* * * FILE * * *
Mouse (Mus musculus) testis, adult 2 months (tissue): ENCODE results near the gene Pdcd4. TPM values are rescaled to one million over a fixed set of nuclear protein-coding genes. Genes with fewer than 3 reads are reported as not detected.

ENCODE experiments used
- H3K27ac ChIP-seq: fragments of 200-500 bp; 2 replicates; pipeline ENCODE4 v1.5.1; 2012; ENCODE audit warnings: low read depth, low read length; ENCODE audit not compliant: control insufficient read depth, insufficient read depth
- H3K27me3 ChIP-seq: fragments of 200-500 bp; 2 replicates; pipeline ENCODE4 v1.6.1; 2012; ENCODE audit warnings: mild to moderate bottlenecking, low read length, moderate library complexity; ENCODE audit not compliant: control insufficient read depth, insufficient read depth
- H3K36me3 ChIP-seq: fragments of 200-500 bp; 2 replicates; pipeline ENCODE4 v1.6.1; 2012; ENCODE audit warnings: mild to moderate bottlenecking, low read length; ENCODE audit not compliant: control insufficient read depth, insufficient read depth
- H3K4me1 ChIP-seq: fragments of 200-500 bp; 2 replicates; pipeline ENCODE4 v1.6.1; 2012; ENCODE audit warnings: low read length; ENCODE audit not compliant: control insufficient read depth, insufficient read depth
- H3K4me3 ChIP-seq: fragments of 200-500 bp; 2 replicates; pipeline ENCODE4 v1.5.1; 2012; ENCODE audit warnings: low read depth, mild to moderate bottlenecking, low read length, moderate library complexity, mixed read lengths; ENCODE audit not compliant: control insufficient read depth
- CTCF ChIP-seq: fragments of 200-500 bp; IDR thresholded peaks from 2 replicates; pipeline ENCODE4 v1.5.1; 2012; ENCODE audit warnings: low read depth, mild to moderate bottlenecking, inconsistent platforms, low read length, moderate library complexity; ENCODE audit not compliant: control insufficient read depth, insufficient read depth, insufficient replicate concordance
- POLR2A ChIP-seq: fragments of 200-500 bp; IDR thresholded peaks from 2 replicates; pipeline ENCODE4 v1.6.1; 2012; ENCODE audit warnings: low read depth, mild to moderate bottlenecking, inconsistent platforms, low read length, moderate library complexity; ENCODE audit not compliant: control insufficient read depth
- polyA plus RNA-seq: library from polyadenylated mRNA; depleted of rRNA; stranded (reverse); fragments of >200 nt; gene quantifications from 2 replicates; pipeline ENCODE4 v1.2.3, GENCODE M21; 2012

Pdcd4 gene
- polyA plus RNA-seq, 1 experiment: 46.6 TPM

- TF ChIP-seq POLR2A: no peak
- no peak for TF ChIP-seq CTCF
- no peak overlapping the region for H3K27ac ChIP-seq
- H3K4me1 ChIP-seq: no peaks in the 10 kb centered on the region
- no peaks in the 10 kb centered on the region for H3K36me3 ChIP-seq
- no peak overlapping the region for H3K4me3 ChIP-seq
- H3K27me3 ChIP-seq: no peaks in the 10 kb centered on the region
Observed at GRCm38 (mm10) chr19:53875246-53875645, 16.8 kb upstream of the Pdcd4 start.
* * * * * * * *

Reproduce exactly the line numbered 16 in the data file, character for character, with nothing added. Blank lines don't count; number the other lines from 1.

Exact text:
- H3K4me1 ChIP-seq: no peaks in the 10 kb centered on the region